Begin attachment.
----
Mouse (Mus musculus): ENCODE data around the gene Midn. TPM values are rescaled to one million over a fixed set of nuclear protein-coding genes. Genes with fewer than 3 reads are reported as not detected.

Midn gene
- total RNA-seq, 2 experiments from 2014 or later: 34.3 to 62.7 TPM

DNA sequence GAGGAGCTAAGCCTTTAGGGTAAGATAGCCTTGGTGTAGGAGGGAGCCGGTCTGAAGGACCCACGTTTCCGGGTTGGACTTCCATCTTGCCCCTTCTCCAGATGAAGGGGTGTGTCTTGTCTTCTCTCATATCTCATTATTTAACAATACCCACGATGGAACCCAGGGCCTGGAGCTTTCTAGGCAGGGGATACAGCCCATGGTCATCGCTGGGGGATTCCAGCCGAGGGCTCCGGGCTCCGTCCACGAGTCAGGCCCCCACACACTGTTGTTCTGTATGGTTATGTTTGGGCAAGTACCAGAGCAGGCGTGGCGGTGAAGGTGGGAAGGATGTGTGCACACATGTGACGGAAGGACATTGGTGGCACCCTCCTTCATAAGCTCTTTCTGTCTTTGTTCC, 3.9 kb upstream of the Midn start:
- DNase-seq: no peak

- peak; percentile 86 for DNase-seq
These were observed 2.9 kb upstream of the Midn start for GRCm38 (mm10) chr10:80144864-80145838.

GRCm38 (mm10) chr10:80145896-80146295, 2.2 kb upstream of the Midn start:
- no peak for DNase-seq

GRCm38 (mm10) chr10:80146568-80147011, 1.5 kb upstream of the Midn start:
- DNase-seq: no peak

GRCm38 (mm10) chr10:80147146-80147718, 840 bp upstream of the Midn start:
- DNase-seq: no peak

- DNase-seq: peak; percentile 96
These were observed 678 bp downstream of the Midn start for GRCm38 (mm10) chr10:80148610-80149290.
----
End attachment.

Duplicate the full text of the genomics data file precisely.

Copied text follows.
Mouse (Mus musculus): ENCODE data around the gene Midn. TPM values are rescaled to one million over a fixed set of nuclear protein-coding genes. Genes with fewer than 3 reads are reported as not detected.

Midn gene
- total RNA-seq, 2 experiments from 2014 or later: 34.3 to 62.7 TPM

DNA sequence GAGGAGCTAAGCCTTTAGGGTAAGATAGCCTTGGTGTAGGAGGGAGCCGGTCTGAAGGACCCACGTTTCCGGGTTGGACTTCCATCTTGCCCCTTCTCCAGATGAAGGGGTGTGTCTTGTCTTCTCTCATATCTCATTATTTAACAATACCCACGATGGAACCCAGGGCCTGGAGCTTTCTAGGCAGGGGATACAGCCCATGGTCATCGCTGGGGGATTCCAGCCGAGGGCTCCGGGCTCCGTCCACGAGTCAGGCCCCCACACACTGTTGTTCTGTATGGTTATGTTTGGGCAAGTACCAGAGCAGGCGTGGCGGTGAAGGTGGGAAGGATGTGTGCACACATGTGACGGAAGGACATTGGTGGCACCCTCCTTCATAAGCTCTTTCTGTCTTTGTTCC, 3.9 kb upstream of the Midn start:
- DNase-seq: no peak

- peak; percentile 86 for DNase-seq
These were observed 2.9 kb upstream of the Midn start for GRCm38 (mm10) chr10:80144864-80145838.

GRCm38 (mm10) chr10:80145896-80146295, 2.2 kb upstream of the Midn start:
- no peak for DNase-seq

GRCm38 (mm10) chr10:80146568-80147011, 1.5 kb upstream of the Midn start:
- DNase-seq: no peak

GRCm38 (mm10) chr10:80147146-80147718, 840 bp upstream of the Midn start:
- DNase-seq: no peak

- DNase-seq: peak; percentile 96
These were observed 678 bp downstream of the Midn start for GRCm38 (mm10) chr10:80148610-80149290.